72 Hours for the History Lover
Do you enjoy learning the history of unfamiliar places? Then pack your bags and head back in time with this three-day itinerary through some of Bucks County's historic places. Enjoy a long weekend and dive into this sensational journey that will leave you wanting more!
- Washington Crossing Historic Park
Tour Craven Hall & the John Fitch Steamboat Museum
Craven Hall is a stately Federal/Greek Revival home built in stages between 1790 and 1845. The house is located on a ¾ acre plot at the southeast corner of Street and Newtown Roads in Warminster, PA. An adjacent 1920’s era carriage house/garage on the property houses the John Fitch Steamboat Museum dedicated to the inventor of the world’s first commercial steamboat in 1790. Both are normally open for tours on the 2nd Sunday of every month from Noon tol 3:00 p.m. Tours can also be arranged on Thursday mornings between 10:00AM and 12:00 noon and at other times by appointment.
Washington Crossing Historic Park
Washington Crossing Historic Park features the marked site of where George Washington and his troops launched their surprise, winning attack on Hessian troops during the Revolutionary War in 1776. It is open from dawn to dusk for free self-guided tours and passive recreation, as well as the Visitor Center and gift shop, which are open from 10 a.m. to 5 p.m. every day.
After a day at the park, grab take-out or head inside at Bowman's Tavern right near the park. Warm up with a hot toddy and some French onion soup, followed by their one-of-a-kind Nashville hot mushroom sandwich.
Inn at Bowman's Hill and 1870 Wedgwood Inn of New Hope
Rest up for the next two days of your journey and put your head to the pillow at one of Bucks County's charming and historic bed & breakfasts. Enjoy the great hospitality and ambiance at the Inn at Bowman's Hill or the 1870 Wedgwood Inn of New Hope.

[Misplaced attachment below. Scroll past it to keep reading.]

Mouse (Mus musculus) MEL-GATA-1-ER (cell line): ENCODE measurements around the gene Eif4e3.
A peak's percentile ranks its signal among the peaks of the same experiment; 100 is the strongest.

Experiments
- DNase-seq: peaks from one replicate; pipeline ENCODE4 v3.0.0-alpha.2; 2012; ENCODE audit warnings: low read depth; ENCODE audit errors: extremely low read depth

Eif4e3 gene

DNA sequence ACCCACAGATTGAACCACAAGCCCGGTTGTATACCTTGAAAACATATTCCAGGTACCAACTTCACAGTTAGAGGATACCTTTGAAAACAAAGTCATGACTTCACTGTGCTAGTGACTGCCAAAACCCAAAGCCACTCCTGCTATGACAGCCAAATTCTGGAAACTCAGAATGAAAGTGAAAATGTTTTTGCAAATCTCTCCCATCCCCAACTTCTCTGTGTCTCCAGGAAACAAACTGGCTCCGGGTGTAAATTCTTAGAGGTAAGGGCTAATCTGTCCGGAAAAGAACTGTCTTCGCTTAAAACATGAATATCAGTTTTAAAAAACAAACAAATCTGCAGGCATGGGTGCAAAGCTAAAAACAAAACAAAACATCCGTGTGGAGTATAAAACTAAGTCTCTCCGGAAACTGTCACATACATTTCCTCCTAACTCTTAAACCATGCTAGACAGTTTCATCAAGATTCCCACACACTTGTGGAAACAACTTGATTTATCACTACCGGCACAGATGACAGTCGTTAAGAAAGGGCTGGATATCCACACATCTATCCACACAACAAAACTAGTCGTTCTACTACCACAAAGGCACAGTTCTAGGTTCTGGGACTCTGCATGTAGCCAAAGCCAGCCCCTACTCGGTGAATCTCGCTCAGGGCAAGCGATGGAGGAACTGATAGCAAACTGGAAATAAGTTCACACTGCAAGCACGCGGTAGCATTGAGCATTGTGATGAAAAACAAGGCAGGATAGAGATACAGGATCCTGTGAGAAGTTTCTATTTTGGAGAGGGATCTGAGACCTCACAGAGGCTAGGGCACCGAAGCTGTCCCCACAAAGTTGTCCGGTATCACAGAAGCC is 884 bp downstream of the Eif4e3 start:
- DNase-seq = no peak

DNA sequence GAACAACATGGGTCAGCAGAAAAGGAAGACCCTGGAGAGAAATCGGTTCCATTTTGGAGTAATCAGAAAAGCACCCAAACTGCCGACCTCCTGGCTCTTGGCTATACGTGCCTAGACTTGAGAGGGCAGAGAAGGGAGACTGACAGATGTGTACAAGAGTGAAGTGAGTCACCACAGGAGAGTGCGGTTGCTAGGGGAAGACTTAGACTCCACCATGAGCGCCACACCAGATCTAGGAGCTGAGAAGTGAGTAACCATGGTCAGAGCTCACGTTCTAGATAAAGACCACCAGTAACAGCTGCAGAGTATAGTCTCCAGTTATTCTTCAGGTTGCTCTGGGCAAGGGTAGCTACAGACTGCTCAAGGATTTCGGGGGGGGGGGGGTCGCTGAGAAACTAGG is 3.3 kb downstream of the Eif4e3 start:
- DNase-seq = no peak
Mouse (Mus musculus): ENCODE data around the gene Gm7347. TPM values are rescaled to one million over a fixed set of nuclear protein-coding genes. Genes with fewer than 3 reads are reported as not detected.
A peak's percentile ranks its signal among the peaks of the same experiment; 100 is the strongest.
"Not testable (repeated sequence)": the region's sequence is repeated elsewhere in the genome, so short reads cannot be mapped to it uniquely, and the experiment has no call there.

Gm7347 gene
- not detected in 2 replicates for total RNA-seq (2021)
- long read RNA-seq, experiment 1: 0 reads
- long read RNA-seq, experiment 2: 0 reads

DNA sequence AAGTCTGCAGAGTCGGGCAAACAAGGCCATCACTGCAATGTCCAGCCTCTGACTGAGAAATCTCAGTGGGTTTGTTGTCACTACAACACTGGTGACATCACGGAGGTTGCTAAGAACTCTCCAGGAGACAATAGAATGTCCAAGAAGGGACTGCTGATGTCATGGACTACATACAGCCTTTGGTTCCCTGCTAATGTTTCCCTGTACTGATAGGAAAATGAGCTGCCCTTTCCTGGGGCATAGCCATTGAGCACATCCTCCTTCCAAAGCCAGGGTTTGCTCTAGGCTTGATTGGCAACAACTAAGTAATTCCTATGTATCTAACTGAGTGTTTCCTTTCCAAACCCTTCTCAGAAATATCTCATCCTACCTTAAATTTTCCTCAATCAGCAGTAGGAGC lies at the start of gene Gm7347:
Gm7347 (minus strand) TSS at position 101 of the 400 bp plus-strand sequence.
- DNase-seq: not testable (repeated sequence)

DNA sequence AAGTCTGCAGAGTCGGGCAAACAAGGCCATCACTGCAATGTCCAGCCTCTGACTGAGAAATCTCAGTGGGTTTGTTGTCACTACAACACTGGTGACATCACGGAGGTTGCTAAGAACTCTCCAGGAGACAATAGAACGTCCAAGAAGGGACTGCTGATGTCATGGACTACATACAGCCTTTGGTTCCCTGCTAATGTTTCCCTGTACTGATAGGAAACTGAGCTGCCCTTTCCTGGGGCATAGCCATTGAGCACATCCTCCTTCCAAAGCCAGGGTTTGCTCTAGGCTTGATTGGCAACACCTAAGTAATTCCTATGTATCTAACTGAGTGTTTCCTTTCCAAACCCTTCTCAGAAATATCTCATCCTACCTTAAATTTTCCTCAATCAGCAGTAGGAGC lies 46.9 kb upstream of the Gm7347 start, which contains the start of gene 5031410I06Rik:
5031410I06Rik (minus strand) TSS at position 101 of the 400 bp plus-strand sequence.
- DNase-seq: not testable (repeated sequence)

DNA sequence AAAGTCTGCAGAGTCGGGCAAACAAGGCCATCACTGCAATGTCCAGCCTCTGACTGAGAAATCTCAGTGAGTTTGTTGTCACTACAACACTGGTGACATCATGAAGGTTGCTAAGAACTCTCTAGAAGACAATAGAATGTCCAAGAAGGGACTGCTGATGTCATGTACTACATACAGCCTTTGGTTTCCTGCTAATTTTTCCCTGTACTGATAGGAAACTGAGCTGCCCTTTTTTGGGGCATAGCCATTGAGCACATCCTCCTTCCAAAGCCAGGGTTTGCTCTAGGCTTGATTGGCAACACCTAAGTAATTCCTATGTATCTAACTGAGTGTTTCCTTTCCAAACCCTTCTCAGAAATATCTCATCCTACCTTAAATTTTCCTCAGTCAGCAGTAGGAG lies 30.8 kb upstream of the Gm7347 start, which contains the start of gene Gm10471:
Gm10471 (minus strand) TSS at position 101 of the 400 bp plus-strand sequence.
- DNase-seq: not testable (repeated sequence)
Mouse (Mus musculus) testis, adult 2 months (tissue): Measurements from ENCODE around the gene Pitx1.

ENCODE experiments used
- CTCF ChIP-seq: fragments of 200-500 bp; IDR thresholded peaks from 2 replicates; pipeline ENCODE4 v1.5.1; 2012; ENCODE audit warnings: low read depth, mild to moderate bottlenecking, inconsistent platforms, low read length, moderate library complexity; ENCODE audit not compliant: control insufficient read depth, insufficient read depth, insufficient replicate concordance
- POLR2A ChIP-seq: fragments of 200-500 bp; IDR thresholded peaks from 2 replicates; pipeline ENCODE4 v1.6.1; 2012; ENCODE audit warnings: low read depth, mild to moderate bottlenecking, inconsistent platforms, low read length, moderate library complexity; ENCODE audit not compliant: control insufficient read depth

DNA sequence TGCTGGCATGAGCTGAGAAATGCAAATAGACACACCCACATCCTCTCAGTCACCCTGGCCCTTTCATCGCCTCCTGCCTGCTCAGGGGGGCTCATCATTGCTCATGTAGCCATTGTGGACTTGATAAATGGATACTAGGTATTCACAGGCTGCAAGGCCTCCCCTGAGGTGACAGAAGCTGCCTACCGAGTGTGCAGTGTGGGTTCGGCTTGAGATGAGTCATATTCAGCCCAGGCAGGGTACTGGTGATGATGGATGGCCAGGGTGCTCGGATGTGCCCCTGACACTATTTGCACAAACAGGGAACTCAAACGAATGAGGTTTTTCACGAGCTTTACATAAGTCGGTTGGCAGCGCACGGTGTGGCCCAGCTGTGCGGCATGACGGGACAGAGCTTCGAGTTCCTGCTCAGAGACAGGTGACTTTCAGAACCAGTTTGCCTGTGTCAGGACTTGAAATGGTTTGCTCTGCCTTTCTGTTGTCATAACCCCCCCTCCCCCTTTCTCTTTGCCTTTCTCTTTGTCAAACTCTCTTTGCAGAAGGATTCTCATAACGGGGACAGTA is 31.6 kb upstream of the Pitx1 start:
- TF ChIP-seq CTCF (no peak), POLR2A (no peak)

- Historic Fallsington
For your second day, head back to New Hope to learn about the historic significance of its surrounding grounds at Locktender's House, the first interpretive center within Delaware Canal State Park. Be sure to save some time to walk along the Delaware Canal Tow Path while you’re there as well!
Head down to lower Bucks County for a walk back in time through the former Quaker-based town of Fallsington. Pamphlets outlining a self-guided, walking tour of the principal significant buildings in Fallsington involves up to two miles of relatively flat walking, and encompasses up to ninety 17th through 19th century structures, of which about 21 are described in the pamphlet.
The Salt House
Dine at this contemporary designed, historic building that was once, well, a salt house! Located right near the River, enjoy specialty cocktails and delectable dishes in an intimate setting.
Before turning in for the night, experience a guided tour of historic sites and their lingering spirits with a ghost tour. Follow along on this hair-raising experience... if you dare.
- Mercer Museum
Underground Railroad Driving Tour
This secret network of hidden, safe places relied on abolitionists and kind communities to aid runaway slaves on their journey northward. Bucks County was home to many important stops on the "railroad" from taverns and churches to privately owned farms, many of which can still be visited today. Follow the list to trace the journey that many people took as they sought freedom without even having to get out of your car!
Spend the afternoon touring the Mercer Mile of museums. Named for Doylestown native Henry Chapman Mercer, former archaeologist, philanthropist, tilemaker and more, the “mile” consists of Fonthill Castle, his former home, The Tileworks, his still active tilemaking shop, and the Mercer Museum, which houses 40,000+ artifacts he collected from the Industrial Revolution.
Grab one last bite before you head home at this historic building originally built in 1877 for delicious old style tavern fare with a curiously modern accent overlooking beautiful Lake Afton. During construction of the restaurant in 2007, a large chamber was found that is believed to be a tunnel that was part of the Underground Railroad - so you may have driven past this earlier in the day!